Did you know that the Santa that we know nowadays is very different from the Santa of old? The wholesome and iconic Christmas Saint has developed through the ages to the jolly fellow who we now know. Today, he is a mascot for kindness, happiness and Christmas spirit. Let’s take a look at his journey through history.
What Santa Looked Like Before/How he evolved
The history of Santa Claus can be tracked to hundred of years ago to a man named Saint Nicholas. Most people think that Nicholas was born around 280 AD, though we can’t say for sure. A lot of people admired Saint Nicholas for his kindness. Stories were told about how he gave away his money and went around the world helping the sick and poor. One of the most famous stories about Saint Nicholas is that he saved three kids from slavery.
Over time, he somehow became popular and known as the protector of sailors as well. He died on December 6th, a date that was celebrated and considered a fortunate day to make purchases and get married. The stories of this saint eventually made it to America and a newspaper noted that they were celebrating December 6th. The name of “Santa Claus” came from Nick’s Dutch nickname, Sinter Klaas, which then became the name we know today. Santa was depicted in many different ways. At first, he looked like an intimidating elf. Then, some sources say that he wore green and white, however, other sources say that he wore red and white.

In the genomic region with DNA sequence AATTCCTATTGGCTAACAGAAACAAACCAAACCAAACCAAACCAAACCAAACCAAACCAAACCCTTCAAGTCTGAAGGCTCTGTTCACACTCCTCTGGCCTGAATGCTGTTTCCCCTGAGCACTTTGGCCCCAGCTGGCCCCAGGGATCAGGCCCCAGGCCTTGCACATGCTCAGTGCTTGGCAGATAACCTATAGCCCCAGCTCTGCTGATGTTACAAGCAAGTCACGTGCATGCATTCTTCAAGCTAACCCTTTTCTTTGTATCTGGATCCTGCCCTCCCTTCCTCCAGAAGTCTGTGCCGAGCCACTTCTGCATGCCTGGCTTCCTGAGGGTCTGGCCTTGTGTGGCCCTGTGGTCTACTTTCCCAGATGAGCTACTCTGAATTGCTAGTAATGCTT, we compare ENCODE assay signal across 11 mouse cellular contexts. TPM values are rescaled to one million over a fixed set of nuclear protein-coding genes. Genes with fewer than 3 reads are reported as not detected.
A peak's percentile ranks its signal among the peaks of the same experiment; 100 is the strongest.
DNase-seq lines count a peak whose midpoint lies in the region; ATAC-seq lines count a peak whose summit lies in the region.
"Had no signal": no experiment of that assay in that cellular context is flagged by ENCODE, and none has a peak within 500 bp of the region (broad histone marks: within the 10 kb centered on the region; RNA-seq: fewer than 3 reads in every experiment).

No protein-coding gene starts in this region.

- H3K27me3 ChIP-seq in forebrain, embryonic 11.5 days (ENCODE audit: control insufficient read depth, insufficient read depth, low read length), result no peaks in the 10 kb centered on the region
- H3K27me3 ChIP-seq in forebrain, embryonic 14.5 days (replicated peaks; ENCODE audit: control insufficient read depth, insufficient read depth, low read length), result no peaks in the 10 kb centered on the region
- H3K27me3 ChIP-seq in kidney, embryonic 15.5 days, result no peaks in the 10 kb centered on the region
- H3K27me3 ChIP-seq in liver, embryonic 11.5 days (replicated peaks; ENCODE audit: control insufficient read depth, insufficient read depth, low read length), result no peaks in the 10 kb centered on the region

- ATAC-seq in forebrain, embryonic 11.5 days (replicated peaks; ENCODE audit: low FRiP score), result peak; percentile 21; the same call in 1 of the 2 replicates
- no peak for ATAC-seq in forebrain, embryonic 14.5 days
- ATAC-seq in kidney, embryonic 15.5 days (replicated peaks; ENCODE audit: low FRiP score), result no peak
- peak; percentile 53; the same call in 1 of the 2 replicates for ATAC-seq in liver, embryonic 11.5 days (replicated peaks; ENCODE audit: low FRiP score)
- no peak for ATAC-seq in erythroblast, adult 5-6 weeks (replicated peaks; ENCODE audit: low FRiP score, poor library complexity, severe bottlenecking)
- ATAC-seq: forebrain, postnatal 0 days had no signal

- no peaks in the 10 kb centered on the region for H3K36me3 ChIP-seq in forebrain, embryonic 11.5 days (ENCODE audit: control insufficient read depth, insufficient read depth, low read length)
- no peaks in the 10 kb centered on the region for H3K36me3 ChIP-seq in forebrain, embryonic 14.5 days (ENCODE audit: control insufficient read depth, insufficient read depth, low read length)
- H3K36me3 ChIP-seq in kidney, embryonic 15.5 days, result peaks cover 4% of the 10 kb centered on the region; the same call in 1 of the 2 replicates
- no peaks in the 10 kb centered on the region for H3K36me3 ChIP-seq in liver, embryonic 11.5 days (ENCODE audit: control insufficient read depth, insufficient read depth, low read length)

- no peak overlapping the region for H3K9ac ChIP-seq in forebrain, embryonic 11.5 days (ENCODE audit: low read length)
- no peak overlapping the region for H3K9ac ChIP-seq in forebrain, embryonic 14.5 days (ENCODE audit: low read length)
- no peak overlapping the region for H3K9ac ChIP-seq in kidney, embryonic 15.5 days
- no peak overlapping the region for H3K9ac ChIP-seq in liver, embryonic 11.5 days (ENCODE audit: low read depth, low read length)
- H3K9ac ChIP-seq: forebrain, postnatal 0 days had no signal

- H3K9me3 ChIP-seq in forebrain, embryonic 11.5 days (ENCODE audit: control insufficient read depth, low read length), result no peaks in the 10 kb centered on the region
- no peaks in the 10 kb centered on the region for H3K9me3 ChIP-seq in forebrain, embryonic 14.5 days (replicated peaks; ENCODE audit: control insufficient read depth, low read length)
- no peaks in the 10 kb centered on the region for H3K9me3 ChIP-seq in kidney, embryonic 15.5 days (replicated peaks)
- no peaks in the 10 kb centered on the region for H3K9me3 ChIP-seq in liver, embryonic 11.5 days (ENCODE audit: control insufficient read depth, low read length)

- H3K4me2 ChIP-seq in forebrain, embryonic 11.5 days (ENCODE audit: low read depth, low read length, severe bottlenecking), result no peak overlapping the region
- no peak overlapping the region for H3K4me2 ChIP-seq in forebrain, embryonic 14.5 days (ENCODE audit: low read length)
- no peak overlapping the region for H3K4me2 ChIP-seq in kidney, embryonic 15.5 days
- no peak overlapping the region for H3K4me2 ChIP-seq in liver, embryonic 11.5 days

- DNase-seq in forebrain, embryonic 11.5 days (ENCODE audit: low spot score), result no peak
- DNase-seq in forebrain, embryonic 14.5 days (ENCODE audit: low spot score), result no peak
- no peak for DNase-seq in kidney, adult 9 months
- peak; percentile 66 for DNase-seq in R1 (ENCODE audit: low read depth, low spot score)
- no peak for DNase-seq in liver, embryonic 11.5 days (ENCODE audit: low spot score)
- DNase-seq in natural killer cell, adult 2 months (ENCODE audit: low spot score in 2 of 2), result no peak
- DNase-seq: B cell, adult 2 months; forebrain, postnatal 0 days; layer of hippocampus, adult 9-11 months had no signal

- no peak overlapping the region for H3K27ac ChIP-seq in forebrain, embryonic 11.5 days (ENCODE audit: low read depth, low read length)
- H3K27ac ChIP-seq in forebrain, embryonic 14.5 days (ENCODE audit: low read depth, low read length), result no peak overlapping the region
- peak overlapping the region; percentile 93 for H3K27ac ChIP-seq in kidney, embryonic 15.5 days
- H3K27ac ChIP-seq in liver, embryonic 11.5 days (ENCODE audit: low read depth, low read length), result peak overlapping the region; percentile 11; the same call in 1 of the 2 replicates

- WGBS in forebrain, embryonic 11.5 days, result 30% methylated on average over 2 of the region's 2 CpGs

Sundblom and Coca Cola’s effect on Santa
In 1822, Clement Clark Moore wrote a poem called “A Visit from St. Nicholas”, better known as “‘Twas the Night Before Christmas.” Sundblom, a painter, used this poem as inspiration and painted a new plump and jolly Santa, the image that comes to our heads when we think of the man giving presents. Some sources, but not all, say that before Coca-Cola, Santa wore green and white clothes, but since Coca-Cola wanted to use it for their advertising, they changed the colors to red to better fit their logo. Between 1931 and 1964, The Coca-Cola Company advertised Santa delivering toys, stopping to read a letter, raiding refrigerators, visiting children and, of course, relishing a coke. The oil paintings that Sundblom painted were used for Coca Cola’s ads everywhere – from, magazines to stores, billboards to posters, and calendars to plush dolls. A lot of those items are now popular collectors’ items.
The image of Christmas we now take for granted has a long and winding history and was influenced by religion, art and advertising. Now, in his current form, he is the source of much joy and happiness. Who knows what he will look like in fifty years?